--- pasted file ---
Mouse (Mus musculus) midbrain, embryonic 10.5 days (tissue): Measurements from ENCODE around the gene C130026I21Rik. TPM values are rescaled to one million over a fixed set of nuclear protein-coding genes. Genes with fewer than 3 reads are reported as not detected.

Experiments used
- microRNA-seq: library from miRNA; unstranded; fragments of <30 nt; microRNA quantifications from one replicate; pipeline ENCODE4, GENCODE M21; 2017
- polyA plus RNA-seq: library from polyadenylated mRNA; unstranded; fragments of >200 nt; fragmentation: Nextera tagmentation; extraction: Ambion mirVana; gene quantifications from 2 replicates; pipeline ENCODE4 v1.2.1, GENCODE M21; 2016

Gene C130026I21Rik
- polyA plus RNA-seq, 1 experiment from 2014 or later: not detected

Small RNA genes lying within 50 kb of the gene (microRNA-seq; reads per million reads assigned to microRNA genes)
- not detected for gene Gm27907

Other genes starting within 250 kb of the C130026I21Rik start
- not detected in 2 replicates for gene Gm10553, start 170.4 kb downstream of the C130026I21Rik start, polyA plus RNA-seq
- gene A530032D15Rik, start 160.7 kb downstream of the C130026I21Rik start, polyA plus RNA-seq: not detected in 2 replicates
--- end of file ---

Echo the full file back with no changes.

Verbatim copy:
Mouse (Mus musculus) midbrain, embryonic 10.5 days (tissue): Measurements from ENCODE around the gene C130026I21Rik. TPM values are rescaled to one million over a fixed set of nuclear protein-coding genes. Genes with fewer than 3 reads are reported as not detected.

Experiments used
- microRNA-seq: library from miRNA; unstranded; fragments of <30 nt; microRNA quantifications from one replicate; pipeline ENCODE4, GENCODE M21; 2017
- polyA plus RNA-seq: library from polyadenylated mRNA; unstranded; fragments of >200 nt; fragmentation: Nextera tagmentation; extraction: Ambion mirVana; gene quantifications from 2 replicates; pipeline ENCODE4 v1.2.1, GENCODE M21; 2016

Gene C130026I21Rik
- polyA plus RNA-seq, 1 experiment from 2014 or later: not detected

Small RNA genes lying within 50 kb of the gene (microRNA-seq; reads per million reads assigned to microRNA genes)
- not detected for gene Gm27907

Other genes starting within 250 kb of the C130026I21Rik start
- not detected in 2 replicates for gene Gm10553, start 170.4 kb downstream of the C130026I21Rik start, polyA plus RNA-seq
- gene A530032D15Rik, start 160.7 kb downstream of the C130026I21Rik start, polyA plus RNA-seq: not detected in 2 replicates